Residents of the rural Kings County community of Kettleman City came out Wednesday (Jan. 30) to continue their opposition to the possible expansion of a nearby hazardous waste landfill.
"Babies still are dying of cancer," said Anna Martínez, a community organizer with Greenaction for Health and Environmental Justice. "We are demanding these government agencies to stop playing with the health of the people of this community."
Other health concerns include pollution from pesticides, diesel emissions and contaminated drinking water.
"We are losing our children," Martínez said. "We don't know what is causing the problem."
Chemical Waste Management, Inc. held a public meeting at the Kettleman City Elementary School cafeteria as part of the Kettleman Hills Facility's Part B permit renewal application that will be submitted to the California Department of Toxics Substance Control for approval. The deadline to submit the application is Feb. 18.
The company's operational permit is good for 10 years and will expire on June 16. Included in the operational permit application is the expansion of the facility's landfill B18 as a possible significant change in the facility operations, according to Bob Henry, the company's senior district manger.
The 1,600-acre toxic waste dump, just off Interstate 5, is the largest of its kind west of the Mississippi River. It is the only one in California licensed to accept carcinogenic polychlorinated biphenyls, or PCBs. The facility handles the treatment, storage and disposal of PCBs, hazardous and non-hazardous waste.
In 1979, Congress banned the used of PCBs, which are liquids that were used in electrical transformers, capacitors, circuit breakers, voltage regulators/switches, plasticizers, and additives in lubricating and cutting. They cause cancer in animals and are suspected carcinogens in humans.
The facility is getting close to full capacity. If the expansion is approved, up to 400 trucks could travel to and from the facility each day.
In 2008, Waste Management applied for the expansion of the controversial landfill, which is about 3.5 miles from Kettleman City. The state has yet to approve the expansion.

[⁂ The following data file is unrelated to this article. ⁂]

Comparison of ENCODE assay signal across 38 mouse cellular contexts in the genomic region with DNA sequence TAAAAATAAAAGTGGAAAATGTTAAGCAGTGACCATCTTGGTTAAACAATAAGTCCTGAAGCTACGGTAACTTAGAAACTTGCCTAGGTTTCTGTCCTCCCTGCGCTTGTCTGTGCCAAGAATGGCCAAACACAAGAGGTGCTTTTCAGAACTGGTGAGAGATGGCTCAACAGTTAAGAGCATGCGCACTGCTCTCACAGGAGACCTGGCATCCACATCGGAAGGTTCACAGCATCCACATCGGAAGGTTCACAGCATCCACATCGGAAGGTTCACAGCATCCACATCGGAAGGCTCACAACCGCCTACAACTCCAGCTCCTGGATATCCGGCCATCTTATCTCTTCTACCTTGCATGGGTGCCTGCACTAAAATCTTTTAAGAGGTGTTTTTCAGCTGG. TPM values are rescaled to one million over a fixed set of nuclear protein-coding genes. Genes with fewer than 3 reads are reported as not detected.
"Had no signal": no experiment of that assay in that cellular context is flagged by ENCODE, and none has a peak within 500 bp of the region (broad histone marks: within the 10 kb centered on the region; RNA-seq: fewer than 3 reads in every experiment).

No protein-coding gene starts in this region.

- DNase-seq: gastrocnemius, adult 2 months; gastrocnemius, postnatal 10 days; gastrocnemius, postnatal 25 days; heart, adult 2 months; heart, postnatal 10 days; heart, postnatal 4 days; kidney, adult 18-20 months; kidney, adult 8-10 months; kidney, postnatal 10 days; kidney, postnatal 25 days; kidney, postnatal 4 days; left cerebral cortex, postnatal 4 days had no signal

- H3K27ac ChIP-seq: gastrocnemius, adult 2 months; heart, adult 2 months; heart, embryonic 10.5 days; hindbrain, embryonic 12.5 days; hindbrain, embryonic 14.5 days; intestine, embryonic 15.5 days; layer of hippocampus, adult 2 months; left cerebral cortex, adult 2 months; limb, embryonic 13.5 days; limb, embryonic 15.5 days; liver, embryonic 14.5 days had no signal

Local activists and residents have partnered with Greenaction, a San Francisco-based organization, to fight the expansion and to improve the health in Kettleman City.
"Our health is still being compromised," Martínez said as she asked government officials to take a look at what was going on in the community before they approve a permit. "This approval is going to increase the contamination in the area. All these people don't deserve to live in a place that is highly contaminated."
Kettleman City, a farmworker community with 1,500 mostly Spanish-speaking low-income residents located off Interstate 5 about halfway between Los Ángeles and San Francisco.
"I am here to ask you a question. With so many violations you've received, who is going to reassure us that we are going to be safe in the place where we live?," said María Saucedo, a resident of Avenal and a Greenaction community organizer. "I am very angry because you are still insisting in getting the permit and up to today we haven't any answer from any group or organization why our children are being born with deformities and why people still dying of cancer."
"As a father of three children, my heart goes out to the families, the children that have been impacted, but I must state that from all the testing and studies that have been done, all have one consistent conclusion that the Kettleman Hills Facility is not adversely affecting the Kettleman City community," said Henry. "As far as what is causing the birth defect, I am not aware of what is causing them. That is something I can't answer."
Kettleman City has received national attention for the unexplained cluster of birth defects including cleft palates, infant deaths and other health issues including cancer. Eleven babies were born with between September 2007 and March 2010. Three of the babies died.
Residents still haven't received a clear answer to the cause of the health problems the community are struggling with, but suspect those are linked to the operations of the landfill.
Saucedo is one of the many residents who had experience the pain of losing a child. Her daughter Ashley, who was one of the babies born with cleft palate and other severe health problems, died at 11 months in 2009. The same year, Saucedo gave birth to a healthy baby but had a miscarriage in 2011. She's now expecting another child.
Saucedo, who was part of study into the community's health concerns, said she was questioned about her activities three months before her pregnancy and three months while pregnant. She said nobody conducted a skin or blood test because it was very expensive.
"And a questioner does not give me an answer," Saucedo said.
Kings County environmental activist Maricela Mares-Alatorre, hopes that the decision makers that are sitting on permits for the expansion of the Kettleman Hills toxic waste landfill, deny them this year.
During the meeting Mares-Alatorre, a Kettleman City resident and spokeswoman for People for Clean Air and Water for Kettleman City and mother of two, pointed out that the facility was recently cited with 72 new violations.
In November 2012, the landfill was cited by the state Department of Toxic Substances Control for 72 instances of failing to report toxic materials spills. The law requires that spills be properly notified to the state agency, which is something Waste Management, as the landfill operator, failed to do. The spills happened over a four-year period (2008-12).
At the end of the meeting, Martínez asked Waste Management officials what would they do if this had happened to them and their families.
"What would you have done, would you have given up the fight? Or would you have continued fighting to reduce the contamination of the community affected?"
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